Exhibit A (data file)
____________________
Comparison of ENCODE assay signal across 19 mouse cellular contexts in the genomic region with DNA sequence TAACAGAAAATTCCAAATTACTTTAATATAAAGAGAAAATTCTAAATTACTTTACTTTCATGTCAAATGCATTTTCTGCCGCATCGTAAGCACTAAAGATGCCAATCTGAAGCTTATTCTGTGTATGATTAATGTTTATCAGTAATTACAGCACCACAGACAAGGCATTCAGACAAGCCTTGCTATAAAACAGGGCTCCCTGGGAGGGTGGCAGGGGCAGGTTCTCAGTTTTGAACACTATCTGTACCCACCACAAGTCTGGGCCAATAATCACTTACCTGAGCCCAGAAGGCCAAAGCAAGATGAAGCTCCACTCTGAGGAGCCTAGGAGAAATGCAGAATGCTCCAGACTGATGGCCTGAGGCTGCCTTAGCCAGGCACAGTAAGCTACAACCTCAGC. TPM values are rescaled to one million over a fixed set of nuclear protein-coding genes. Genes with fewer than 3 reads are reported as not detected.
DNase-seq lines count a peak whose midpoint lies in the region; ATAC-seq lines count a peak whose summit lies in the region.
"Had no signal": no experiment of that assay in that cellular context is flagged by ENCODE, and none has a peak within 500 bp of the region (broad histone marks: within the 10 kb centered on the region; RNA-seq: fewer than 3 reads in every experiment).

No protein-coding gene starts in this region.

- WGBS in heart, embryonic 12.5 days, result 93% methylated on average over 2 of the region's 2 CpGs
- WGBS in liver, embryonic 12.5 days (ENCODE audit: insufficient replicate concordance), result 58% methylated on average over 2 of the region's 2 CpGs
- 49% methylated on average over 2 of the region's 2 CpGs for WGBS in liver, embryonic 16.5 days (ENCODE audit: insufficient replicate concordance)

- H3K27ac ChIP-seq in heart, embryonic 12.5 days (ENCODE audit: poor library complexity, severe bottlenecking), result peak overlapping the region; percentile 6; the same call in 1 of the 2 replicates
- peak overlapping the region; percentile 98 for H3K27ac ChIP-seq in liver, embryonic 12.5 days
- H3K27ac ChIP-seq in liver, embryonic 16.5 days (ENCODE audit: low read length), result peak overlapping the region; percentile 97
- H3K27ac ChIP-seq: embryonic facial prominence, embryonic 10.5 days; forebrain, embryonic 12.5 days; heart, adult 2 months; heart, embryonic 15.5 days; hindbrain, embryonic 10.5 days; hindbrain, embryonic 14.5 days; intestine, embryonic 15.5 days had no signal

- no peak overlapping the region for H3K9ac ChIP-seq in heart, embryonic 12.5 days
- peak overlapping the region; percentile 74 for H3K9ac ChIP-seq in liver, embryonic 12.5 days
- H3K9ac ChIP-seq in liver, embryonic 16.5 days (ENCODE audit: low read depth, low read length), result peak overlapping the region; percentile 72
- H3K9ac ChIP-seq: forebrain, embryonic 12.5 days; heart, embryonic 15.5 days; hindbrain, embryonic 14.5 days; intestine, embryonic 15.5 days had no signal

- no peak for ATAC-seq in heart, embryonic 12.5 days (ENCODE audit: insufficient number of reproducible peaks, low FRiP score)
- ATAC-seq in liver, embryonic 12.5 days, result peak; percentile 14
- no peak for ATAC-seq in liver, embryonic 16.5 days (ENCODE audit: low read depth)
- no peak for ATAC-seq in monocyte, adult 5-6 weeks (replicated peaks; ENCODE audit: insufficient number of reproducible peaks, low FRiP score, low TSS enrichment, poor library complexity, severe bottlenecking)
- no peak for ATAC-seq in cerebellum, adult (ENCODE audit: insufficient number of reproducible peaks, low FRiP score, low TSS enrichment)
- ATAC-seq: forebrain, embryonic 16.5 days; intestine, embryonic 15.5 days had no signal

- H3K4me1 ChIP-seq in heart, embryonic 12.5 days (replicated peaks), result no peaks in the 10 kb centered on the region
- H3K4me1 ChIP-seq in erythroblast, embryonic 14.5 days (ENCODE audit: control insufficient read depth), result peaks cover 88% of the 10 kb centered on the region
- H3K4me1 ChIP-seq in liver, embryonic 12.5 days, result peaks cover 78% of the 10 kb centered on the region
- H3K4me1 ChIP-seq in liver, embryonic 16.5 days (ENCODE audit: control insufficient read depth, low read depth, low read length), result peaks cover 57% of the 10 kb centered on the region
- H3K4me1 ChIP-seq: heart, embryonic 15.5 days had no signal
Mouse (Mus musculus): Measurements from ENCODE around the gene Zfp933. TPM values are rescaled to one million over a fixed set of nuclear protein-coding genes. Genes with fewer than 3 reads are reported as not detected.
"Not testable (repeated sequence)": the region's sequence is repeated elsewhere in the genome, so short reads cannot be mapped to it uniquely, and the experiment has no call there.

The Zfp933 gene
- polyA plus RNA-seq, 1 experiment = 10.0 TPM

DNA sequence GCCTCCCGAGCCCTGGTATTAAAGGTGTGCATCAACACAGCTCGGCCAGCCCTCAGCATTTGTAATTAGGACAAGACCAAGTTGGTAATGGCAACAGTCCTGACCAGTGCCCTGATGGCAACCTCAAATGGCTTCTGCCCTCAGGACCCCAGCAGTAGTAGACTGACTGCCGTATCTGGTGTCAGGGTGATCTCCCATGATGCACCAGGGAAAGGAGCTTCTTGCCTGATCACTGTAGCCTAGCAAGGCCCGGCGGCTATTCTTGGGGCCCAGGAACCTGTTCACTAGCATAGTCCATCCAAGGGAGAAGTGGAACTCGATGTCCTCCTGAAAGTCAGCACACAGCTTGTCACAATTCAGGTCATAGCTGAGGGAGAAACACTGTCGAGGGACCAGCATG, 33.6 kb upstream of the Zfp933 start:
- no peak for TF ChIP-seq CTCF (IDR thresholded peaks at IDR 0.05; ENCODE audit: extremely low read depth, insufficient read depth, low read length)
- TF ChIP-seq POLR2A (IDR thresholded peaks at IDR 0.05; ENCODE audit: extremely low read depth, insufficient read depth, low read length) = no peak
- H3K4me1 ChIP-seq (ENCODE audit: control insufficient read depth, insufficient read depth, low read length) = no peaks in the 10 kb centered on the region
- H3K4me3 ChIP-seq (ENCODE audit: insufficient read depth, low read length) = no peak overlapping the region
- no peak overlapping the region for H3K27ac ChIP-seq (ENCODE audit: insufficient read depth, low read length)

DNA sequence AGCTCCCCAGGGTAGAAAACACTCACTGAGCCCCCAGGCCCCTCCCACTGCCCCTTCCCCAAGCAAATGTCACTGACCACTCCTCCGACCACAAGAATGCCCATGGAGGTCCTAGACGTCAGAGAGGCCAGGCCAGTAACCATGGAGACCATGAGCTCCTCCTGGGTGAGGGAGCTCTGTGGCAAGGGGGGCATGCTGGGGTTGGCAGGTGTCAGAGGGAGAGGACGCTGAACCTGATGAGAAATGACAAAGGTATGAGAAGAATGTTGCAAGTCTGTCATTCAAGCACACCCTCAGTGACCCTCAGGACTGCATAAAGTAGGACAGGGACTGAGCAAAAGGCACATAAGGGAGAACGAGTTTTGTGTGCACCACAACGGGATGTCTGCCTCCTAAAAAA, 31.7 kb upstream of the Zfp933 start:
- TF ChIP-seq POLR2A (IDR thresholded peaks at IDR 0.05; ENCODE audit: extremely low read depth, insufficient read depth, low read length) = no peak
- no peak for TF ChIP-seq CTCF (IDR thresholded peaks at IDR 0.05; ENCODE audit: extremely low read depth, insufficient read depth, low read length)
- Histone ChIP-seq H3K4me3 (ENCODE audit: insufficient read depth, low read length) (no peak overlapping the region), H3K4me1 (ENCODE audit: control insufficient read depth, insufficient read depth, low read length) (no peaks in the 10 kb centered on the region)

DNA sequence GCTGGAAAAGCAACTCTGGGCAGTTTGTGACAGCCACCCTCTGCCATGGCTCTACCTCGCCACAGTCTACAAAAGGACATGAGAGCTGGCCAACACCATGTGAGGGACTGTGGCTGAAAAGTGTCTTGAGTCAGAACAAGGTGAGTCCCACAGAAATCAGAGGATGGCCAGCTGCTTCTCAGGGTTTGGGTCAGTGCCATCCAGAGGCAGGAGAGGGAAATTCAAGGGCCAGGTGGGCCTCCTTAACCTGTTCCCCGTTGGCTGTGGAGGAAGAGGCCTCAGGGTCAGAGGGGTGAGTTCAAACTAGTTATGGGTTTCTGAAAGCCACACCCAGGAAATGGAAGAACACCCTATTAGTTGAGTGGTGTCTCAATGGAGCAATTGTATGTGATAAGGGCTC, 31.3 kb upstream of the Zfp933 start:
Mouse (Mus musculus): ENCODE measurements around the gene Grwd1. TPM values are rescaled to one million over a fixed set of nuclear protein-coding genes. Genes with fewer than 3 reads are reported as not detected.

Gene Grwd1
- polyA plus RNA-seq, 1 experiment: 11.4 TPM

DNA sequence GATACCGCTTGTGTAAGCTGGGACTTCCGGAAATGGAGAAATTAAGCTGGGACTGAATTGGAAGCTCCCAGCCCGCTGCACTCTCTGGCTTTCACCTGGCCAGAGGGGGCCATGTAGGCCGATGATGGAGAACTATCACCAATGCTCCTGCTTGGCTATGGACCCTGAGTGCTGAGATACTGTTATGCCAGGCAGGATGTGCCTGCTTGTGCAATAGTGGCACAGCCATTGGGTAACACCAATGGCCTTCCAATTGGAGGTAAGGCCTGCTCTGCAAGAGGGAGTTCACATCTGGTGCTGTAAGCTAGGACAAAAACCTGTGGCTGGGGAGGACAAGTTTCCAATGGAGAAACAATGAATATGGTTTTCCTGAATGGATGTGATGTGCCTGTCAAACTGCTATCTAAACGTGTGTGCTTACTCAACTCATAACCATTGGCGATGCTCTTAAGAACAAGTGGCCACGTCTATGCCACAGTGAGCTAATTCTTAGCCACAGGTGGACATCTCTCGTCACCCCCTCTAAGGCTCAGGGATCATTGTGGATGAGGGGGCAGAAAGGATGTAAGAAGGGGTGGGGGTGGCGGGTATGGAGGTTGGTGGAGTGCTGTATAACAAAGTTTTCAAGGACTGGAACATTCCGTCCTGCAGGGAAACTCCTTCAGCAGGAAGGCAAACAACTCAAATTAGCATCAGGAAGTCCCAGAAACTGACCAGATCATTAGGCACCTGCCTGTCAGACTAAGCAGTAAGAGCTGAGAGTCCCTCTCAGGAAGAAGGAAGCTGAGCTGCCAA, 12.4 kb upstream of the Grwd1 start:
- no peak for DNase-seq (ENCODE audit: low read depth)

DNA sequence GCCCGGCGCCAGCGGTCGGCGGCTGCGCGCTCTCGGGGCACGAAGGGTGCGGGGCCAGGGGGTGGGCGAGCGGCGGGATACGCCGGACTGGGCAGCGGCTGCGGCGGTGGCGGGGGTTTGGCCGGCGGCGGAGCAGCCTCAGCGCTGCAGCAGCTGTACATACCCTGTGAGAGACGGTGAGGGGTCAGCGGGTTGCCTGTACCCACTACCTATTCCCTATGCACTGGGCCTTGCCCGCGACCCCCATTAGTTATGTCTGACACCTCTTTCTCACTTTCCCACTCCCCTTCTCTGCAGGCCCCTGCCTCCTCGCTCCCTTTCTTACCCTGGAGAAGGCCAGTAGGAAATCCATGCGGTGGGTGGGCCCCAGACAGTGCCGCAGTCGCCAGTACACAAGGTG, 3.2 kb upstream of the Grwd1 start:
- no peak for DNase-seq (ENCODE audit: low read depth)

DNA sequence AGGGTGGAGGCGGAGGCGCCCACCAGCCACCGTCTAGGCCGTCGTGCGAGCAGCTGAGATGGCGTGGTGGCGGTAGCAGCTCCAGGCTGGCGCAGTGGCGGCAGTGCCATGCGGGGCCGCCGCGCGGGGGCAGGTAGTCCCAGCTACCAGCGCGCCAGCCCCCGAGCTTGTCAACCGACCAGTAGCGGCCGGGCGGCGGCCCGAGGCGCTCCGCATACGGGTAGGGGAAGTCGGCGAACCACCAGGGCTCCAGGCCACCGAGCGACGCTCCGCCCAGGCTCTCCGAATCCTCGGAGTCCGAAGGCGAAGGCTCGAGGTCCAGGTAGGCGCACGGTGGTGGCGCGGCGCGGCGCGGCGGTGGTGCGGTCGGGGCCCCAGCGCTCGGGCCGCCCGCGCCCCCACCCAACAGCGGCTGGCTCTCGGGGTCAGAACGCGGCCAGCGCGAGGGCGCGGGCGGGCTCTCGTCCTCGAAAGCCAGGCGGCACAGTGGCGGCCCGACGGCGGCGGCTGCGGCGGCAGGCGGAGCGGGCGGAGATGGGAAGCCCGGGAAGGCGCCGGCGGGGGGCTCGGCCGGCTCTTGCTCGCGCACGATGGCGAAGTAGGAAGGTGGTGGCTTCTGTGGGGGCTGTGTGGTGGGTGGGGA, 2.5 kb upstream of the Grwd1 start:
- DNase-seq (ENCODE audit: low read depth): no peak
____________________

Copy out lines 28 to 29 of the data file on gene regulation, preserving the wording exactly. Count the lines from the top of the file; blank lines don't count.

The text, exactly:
"Not testable (repeated sequence)": the region's sequence is repeated elsewhere in the genome, so short reads cannot be mapped to it uniquely, and the experiment has no call there.

The Zfp933 gene